Eudora Welty wrote a story called "Why I Live at the P.O." Which if you used to use Eudora mail in the olden internet days, is why it was called that. I don't spend as much time as I did at the p.o. as I did, say, three years ago. More and more theatres let playwrights submit electronically. But most still don't.
My boyfriend was very pleased to tell me this morning that he had mailed two (2!) items using first-class stamps in the past month. I was lugging mail that came to $40+ when I got to the p.o. That's this week's take- I was there last week as well. You can't mail a manuscript in a mail box anymore- I think it was the Atlanta Olympics scare that brought an end to that. You must hand your envelope to a person in a post office. And if you already have the postage on it, the post office employees don't always agree who should take the envelope. It can be an elaborate game of "keep away."
It's more convenient for me to go to my old post office on 85th Street in Manhattan (it's on my way to work and near an express train), than it is to go to my new post office in Brooklyn. So I see all my old p.o. clerk pals. The sweet lady who hums to herself; the harried lady who doesn't like having to write out "Bound Printed Matter" on my play envelopes. And my own personal favorite, spray-on-hair guy. I'm not sure I knew you could get spray-on hair anymore before I met him. He never doesn't use it. It always covers exactly the same amount of his scalp. Does he think people won't notice that it's spray-on?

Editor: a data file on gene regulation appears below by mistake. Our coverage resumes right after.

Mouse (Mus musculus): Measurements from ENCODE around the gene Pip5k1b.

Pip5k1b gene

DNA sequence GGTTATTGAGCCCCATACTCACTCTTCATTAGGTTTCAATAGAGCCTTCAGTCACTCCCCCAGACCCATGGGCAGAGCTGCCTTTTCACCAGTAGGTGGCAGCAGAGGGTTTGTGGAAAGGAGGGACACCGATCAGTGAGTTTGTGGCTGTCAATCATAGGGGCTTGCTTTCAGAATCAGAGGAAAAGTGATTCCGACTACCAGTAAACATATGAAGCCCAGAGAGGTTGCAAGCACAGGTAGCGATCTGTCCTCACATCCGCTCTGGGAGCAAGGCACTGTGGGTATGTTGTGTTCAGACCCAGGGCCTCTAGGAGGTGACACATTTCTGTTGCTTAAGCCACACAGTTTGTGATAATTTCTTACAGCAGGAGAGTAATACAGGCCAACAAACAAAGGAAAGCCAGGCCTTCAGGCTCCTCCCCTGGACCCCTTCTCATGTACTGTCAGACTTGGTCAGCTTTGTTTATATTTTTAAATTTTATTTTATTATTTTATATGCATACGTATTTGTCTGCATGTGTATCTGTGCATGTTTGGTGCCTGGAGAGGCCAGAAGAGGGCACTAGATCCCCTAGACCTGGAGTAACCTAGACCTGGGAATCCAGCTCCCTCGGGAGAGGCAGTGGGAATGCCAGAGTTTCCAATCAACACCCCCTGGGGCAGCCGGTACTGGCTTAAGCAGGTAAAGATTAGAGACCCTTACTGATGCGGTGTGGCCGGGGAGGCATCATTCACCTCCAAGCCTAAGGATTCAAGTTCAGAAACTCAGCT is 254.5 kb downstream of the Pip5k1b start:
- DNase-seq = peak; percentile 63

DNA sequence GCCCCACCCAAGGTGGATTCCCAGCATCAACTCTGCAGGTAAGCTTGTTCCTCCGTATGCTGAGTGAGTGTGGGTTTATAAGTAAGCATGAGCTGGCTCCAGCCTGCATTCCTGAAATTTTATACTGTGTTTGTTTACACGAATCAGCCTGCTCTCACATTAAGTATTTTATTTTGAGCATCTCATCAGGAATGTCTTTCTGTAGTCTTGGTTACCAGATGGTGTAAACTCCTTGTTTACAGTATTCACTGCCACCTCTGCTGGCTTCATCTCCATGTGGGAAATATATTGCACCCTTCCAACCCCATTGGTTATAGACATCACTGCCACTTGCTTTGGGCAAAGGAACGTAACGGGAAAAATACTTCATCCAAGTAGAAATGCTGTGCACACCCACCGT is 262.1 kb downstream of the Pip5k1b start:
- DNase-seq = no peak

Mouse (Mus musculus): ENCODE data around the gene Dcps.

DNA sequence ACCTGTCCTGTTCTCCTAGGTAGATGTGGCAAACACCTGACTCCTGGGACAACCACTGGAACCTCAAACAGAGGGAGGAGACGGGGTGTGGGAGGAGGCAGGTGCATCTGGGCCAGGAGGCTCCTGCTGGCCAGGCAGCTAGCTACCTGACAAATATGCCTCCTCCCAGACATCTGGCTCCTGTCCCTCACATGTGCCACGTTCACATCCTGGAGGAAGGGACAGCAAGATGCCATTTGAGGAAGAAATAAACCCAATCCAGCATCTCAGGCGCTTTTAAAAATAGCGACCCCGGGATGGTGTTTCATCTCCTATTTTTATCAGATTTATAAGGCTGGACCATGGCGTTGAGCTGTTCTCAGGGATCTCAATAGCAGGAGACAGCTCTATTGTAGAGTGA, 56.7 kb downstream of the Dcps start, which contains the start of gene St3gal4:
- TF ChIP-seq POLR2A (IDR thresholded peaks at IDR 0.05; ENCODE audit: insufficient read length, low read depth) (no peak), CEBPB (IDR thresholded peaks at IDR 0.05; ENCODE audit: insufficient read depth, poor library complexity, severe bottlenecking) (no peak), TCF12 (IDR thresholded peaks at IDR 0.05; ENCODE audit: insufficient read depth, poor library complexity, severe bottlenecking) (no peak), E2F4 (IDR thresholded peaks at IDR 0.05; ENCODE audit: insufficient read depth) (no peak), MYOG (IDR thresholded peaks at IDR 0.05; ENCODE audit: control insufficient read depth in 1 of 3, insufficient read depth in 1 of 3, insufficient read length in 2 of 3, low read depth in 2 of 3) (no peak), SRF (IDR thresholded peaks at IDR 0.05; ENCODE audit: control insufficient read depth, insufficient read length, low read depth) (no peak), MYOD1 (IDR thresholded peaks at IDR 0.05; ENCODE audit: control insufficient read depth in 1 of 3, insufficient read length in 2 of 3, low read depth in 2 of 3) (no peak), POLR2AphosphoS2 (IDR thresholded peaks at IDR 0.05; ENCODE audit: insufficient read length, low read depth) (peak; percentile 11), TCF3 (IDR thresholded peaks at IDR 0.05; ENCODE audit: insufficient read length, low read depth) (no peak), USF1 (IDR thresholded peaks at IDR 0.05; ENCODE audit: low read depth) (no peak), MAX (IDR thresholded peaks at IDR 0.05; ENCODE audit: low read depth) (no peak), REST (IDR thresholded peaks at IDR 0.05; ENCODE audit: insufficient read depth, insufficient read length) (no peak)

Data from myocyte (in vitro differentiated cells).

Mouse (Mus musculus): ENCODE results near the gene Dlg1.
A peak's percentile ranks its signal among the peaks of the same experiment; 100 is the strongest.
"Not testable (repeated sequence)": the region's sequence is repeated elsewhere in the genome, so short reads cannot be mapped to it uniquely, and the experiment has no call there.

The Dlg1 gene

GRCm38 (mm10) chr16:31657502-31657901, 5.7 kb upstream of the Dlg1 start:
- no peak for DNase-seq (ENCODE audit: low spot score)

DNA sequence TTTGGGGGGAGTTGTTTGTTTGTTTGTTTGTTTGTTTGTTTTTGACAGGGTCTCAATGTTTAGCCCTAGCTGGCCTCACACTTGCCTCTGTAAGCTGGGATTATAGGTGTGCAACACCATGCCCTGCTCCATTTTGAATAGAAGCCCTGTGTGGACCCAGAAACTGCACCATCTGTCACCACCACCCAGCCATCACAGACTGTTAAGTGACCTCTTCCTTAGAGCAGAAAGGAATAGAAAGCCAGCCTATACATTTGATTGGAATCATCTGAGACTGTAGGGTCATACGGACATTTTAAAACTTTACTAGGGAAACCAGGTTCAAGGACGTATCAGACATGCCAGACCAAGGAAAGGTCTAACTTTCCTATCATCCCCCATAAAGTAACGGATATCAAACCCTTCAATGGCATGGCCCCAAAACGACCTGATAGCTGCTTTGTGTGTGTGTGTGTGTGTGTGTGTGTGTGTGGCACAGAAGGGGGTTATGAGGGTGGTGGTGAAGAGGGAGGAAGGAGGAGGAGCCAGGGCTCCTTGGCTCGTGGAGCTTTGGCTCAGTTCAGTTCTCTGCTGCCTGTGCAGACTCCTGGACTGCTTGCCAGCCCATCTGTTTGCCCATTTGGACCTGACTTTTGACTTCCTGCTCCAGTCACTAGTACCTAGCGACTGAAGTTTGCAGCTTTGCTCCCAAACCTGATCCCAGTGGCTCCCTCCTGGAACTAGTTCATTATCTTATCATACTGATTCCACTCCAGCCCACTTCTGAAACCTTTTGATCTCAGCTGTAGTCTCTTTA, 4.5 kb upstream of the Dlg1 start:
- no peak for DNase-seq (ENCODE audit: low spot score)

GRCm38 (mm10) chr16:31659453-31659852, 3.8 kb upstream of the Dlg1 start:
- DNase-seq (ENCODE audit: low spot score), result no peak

You have to have a p.o. strategy to beat the lines. I have a pretty good idea of when the shifts change. Mondays and Fridays are not so good. But if I can get there before 9:15, Tuesday through Thursday, there's no one there. Except between Thanksgiving and Christmas. Then you'd just better bring a book.